• “And finally, when I resisted efforts to promote and enable broad access to an unproven drug, chloroquine, to the American people without transparent information on the potential health risks, I was removed from BARDA.”
  • “Our window of opportunity is closing. If we fail to develop a national coordinated response, based in science, I fear the pandemic will get far worse and be prolonged, causing unprecedented illness and fatalities. While it is terrifying to acknowledge the extent of the challenge that we currently confront, the undeniable fact is there will be a resurgence of the COVID19 this fall, greatly compounding the challenges of seasonal influenza and putting an unprecedented strain on our health care system. Without clear planning and implementation of the steps that I and other experts have outlined, 2020 will be darkest winter in modern history.

The PPE shortage is mind-boggling. My wife still has to wear the same N95 mask for an entire week because she’s only been able to get her hands on a few of them (from generous donations or family). Her office and many like them are struggling with supply shortages. I don’t think any reopening efforts should be underway, anywhere, until the supply of protective gear is acceptable AND available to all healthcare providers across the country. That should be a firm prerequisite.

May 15
Friday. Red all day until the afternoon and then boom– reversal. Russell 2k led, closing up 1.6% with the S&P 500 finishing up .4%.

Here’s the last 5 days:


The April Retail Sales numbers were released. -16.4% overall. Clothing & Accessories -78.8%! Furniture/Home -58.7%. Gas Stations -28.8%.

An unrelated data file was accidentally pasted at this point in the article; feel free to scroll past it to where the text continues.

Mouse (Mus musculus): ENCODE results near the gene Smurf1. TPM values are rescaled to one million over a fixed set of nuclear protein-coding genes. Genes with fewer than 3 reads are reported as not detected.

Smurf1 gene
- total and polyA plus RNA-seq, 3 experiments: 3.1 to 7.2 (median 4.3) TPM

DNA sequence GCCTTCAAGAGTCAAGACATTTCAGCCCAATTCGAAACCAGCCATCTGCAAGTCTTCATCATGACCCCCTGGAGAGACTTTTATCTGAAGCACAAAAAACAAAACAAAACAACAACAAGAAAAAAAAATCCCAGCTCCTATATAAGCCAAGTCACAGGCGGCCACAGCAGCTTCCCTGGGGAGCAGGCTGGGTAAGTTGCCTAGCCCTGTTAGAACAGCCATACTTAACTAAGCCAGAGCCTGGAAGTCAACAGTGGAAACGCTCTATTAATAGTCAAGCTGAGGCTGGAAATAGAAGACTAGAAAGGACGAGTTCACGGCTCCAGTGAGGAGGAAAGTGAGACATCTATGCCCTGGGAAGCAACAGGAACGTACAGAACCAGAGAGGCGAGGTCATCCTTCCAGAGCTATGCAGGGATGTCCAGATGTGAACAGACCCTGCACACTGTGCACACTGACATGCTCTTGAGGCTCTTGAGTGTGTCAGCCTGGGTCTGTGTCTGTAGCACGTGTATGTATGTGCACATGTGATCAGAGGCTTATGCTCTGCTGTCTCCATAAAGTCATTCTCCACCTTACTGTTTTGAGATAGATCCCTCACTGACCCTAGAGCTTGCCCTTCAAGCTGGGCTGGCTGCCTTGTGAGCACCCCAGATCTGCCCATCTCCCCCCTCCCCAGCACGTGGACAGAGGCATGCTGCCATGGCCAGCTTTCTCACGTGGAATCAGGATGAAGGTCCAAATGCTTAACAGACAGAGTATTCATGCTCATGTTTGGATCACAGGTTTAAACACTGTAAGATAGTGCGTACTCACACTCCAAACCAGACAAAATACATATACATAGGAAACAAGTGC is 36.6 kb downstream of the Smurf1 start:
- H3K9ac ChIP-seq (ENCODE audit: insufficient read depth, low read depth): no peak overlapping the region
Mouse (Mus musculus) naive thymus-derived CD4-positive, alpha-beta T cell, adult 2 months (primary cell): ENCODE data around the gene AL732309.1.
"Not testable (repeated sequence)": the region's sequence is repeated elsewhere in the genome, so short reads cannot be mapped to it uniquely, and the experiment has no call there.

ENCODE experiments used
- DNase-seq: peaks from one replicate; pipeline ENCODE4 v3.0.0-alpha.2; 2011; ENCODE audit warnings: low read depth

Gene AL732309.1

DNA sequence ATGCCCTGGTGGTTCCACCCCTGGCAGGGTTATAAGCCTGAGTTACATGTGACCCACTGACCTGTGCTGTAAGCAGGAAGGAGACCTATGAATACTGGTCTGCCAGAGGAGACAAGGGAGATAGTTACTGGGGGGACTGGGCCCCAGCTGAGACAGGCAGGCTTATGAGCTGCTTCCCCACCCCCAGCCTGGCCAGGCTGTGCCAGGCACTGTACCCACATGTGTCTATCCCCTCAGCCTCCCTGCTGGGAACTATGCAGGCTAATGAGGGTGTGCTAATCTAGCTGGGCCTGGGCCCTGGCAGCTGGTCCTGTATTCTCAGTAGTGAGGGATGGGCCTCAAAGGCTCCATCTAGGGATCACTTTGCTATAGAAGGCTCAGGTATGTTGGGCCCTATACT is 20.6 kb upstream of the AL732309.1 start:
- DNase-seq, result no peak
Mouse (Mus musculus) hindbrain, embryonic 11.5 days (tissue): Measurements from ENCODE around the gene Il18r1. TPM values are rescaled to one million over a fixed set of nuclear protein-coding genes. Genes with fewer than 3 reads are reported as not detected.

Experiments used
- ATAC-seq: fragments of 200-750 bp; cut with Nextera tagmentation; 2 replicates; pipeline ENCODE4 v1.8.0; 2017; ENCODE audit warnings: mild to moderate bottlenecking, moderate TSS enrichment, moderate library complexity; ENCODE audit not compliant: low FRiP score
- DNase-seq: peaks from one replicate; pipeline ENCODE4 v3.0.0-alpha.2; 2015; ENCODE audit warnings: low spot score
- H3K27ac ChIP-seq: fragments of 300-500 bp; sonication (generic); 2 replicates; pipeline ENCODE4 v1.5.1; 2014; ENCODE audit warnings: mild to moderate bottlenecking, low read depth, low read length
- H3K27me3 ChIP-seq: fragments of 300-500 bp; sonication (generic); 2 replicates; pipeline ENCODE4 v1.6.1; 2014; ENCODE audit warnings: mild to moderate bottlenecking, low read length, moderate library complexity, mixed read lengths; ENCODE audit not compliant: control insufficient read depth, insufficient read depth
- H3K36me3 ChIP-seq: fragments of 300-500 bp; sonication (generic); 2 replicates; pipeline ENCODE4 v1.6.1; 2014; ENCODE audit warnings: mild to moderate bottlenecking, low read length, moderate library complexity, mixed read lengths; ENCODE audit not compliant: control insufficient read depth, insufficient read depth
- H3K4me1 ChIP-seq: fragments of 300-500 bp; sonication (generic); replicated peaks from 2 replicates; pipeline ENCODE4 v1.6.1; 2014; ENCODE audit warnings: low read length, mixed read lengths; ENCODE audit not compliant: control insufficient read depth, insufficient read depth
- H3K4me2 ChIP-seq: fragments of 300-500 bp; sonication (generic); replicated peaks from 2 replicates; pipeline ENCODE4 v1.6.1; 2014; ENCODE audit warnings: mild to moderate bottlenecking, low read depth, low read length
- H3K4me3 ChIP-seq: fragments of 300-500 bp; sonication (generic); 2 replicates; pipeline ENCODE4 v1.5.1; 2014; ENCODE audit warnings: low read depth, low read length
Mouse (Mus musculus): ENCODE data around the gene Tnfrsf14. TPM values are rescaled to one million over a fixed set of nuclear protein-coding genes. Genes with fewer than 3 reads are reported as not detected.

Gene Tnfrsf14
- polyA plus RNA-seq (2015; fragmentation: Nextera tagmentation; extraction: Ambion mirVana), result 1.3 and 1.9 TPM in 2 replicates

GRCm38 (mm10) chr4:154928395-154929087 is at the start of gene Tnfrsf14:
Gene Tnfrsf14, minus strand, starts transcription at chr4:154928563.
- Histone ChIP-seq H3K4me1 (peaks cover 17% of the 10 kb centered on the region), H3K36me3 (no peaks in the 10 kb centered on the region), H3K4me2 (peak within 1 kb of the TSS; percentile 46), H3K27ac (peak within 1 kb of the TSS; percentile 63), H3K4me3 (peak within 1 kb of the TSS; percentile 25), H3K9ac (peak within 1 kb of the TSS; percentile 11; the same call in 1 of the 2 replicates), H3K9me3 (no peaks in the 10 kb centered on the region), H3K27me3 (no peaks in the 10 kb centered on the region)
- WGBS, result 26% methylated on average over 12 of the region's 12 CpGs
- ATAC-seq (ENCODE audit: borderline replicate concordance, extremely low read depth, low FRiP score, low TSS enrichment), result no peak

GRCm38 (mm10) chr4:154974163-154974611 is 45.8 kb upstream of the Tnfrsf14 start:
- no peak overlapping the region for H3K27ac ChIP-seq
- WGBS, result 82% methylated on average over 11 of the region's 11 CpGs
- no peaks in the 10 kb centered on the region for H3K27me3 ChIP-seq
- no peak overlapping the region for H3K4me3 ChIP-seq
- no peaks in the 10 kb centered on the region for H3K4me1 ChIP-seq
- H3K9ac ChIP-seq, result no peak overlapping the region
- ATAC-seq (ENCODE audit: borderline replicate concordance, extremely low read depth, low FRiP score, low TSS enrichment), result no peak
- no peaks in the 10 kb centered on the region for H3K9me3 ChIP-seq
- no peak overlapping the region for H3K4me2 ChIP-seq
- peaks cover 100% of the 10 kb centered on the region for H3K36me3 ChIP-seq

The CDC released a School decision tool. Curious to see how they’ll be able to “screen students and employees upon arrival for symptoms and history of exposure.”

I can’t stop thinking about Dr. Brights’ testimony yesterday. It takes an extreme amount of courage to do what he’s doing. And now we have ignorant people like Trump attempting to publicly discredit him by saying he’s “a disgruntled employee that’s trying to help the Democrats win an election.” Dr. Bright is a public servant who has nothing to hide. He cares more about public health than politics. He doesn’t have any alternative motives (unlike politicians).

May 16
Saturday. No change in feelings regarding the markets. I won’t fall for rally fomo.

The divide is growing. The divide between those who are shouting for a full, immediate reopening and those who favor a more prudent, phased approach.

I’m in my 30s. I exercise. I’m healthy. I likely won’t die if I get infected. This is the exact thing many in that first camp clutch onto. But not me. I have no interest in feeling tight chested. I have no interest in breathing difficulties. I have no interest in feeling sick as shit for a couple of weeks to a couple of months– so ill that I begin to question if I’m going to die even though statistically, the odds say I’ll survive. I don’t want to have to isolate myself from family. I don’t want to have to take a leave of absence from work. I don’t want to have to go to a hospital, let alone stay in a hospital. I do not want COVID. And I don’t think enough people in the first camp are giving that any thought. They think about the mortality statistics, then stop thinking altogether and then just start shouting.